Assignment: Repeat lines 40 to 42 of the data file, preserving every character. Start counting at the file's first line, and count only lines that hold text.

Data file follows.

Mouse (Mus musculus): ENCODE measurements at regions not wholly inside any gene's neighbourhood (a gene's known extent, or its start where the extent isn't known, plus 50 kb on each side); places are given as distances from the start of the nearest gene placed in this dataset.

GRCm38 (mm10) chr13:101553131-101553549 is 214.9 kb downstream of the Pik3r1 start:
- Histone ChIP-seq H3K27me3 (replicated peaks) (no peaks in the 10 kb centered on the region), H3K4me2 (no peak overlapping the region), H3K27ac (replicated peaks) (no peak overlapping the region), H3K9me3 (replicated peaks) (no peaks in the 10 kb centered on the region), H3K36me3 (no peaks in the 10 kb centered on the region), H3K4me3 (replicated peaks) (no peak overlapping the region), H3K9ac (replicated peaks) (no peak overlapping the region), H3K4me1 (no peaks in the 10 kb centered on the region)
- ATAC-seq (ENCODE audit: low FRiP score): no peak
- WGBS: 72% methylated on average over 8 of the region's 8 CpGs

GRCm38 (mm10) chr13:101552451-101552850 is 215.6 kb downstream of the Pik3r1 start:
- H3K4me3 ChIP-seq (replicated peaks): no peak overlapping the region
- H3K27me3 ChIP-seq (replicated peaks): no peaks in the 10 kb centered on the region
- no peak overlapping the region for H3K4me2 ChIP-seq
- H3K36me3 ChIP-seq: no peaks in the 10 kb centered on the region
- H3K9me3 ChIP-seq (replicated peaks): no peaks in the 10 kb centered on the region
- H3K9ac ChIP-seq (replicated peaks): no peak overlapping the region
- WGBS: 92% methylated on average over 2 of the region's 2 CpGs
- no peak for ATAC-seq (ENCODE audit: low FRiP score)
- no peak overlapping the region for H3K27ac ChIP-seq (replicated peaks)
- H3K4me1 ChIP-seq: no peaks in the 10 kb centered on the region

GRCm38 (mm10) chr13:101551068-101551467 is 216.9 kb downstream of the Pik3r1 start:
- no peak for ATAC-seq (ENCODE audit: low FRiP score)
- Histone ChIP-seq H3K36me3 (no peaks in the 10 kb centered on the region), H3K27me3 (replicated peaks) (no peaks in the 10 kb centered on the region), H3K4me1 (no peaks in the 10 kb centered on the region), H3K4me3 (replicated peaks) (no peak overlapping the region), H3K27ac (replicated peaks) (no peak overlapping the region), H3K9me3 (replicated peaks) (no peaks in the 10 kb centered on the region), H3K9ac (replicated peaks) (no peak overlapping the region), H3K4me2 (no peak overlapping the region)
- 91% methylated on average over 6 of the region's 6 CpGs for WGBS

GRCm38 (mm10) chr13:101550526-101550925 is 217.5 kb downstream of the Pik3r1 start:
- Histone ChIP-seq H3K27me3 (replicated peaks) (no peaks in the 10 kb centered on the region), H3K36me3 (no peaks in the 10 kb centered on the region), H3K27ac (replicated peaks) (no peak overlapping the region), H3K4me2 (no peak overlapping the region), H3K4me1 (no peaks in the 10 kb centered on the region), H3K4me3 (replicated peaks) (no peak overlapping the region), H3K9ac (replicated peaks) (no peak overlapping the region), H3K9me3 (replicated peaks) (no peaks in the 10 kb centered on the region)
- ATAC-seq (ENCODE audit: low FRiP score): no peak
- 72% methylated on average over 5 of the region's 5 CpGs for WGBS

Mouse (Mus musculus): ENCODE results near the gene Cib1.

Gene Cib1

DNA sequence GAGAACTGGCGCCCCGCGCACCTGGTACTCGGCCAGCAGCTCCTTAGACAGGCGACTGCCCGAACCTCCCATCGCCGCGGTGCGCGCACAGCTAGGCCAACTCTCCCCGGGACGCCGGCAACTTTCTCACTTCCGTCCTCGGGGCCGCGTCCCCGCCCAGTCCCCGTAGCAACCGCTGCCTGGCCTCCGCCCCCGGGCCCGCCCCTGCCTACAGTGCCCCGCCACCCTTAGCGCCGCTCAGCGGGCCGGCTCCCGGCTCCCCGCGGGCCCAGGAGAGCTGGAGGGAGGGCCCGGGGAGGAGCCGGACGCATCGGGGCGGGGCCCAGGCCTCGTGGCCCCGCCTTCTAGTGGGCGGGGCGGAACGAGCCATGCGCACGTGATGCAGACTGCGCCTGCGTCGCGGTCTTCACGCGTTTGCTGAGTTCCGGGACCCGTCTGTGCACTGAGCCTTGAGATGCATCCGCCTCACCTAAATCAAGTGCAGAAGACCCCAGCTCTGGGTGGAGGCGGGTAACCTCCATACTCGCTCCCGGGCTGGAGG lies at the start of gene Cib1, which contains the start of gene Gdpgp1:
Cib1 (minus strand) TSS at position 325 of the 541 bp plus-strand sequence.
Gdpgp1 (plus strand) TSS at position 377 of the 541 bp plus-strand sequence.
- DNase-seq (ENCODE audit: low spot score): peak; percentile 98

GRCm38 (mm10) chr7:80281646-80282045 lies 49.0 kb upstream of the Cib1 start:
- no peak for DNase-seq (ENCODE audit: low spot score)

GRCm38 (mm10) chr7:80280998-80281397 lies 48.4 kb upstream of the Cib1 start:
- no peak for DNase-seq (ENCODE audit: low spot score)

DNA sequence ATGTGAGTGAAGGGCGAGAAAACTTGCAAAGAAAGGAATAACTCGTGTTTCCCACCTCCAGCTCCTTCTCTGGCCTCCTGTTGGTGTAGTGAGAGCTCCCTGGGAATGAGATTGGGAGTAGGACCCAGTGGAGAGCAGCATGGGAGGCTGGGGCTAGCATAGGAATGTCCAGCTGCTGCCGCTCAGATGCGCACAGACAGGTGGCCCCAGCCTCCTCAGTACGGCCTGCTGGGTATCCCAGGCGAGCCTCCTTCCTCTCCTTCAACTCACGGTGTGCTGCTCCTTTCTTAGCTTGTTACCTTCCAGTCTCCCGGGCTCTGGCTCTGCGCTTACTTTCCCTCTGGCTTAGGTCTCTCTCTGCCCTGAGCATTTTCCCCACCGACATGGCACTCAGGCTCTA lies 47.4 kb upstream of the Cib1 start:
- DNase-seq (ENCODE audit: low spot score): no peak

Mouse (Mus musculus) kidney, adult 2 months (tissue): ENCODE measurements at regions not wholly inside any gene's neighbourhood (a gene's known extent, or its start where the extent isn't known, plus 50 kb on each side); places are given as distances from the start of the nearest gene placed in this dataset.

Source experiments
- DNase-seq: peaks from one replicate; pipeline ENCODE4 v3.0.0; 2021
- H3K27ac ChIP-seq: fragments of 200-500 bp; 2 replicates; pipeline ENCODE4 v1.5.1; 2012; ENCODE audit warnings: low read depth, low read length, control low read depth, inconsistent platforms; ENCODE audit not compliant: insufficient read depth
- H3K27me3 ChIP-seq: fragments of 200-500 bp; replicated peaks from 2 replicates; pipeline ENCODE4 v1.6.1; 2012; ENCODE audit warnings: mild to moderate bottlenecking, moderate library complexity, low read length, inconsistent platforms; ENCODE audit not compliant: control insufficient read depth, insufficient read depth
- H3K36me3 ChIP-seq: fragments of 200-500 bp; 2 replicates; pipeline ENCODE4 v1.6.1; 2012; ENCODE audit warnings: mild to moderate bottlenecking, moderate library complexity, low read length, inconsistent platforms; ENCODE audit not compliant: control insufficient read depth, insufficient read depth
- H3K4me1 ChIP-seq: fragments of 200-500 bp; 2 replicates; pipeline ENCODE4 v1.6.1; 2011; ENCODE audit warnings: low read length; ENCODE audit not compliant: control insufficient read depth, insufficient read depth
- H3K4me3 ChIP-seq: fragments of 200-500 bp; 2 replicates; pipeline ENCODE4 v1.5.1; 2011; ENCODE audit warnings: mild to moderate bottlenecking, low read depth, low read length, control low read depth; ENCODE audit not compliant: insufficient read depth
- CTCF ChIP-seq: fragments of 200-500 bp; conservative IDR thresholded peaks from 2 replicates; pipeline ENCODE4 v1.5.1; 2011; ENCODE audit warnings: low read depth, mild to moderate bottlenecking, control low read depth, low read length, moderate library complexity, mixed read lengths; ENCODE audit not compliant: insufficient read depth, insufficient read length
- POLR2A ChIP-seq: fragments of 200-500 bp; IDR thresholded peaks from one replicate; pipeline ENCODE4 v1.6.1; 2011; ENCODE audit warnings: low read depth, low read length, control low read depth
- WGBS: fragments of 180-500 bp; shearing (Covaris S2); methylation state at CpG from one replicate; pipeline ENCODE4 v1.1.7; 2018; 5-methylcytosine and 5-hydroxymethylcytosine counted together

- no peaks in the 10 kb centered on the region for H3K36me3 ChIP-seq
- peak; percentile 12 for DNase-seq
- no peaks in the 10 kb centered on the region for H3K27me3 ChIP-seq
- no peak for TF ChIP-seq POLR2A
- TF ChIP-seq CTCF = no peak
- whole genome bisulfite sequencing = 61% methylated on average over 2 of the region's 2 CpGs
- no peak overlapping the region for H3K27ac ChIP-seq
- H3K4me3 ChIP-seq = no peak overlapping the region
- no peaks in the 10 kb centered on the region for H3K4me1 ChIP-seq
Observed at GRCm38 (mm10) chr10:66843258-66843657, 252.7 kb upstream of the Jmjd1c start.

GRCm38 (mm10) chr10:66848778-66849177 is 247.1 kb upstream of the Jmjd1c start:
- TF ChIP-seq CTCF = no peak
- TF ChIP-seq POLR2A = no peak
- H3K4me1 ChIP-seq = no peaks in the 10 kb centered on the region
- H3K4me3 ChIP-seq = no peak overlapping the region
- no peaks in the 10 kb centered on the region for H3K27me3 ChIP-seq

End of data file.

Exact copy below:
- H3K27ac ChIP-seq: fragments of 200-500 bp; 2 replicates; pipeline ENCODE4 v1.5.1; 2012; ENCODE audit warnings: low read depth, low read length, control low read depth, inconsistent platforms; ENCODE audit not compliant: insufficient read depth
- H3K27me3 ChIP-seq: fragments of 200-500 bp; replicated peaks from 2 replicates; pipeline ENCODE4 v1.6.1; 2012; ENCODE audit warnings: mild to moderate bottlenecking, moderate library complexity, low read length, inconsistent platforms; ENCODE audit not compliant: control insufficient read depth, insufficient read depth
- H3K36me3 ChIP-seq: fragments of 200-500 bp; 2 replicates; pipeline ENCODE4 v1.6.1; 2012; ENCODE audit warnings: mild to moderate bottlenecking, moderate library complexity, low read length, inconsistent platforms; ENCODE audit not compliant: control insufficient read depth, insufficient read depth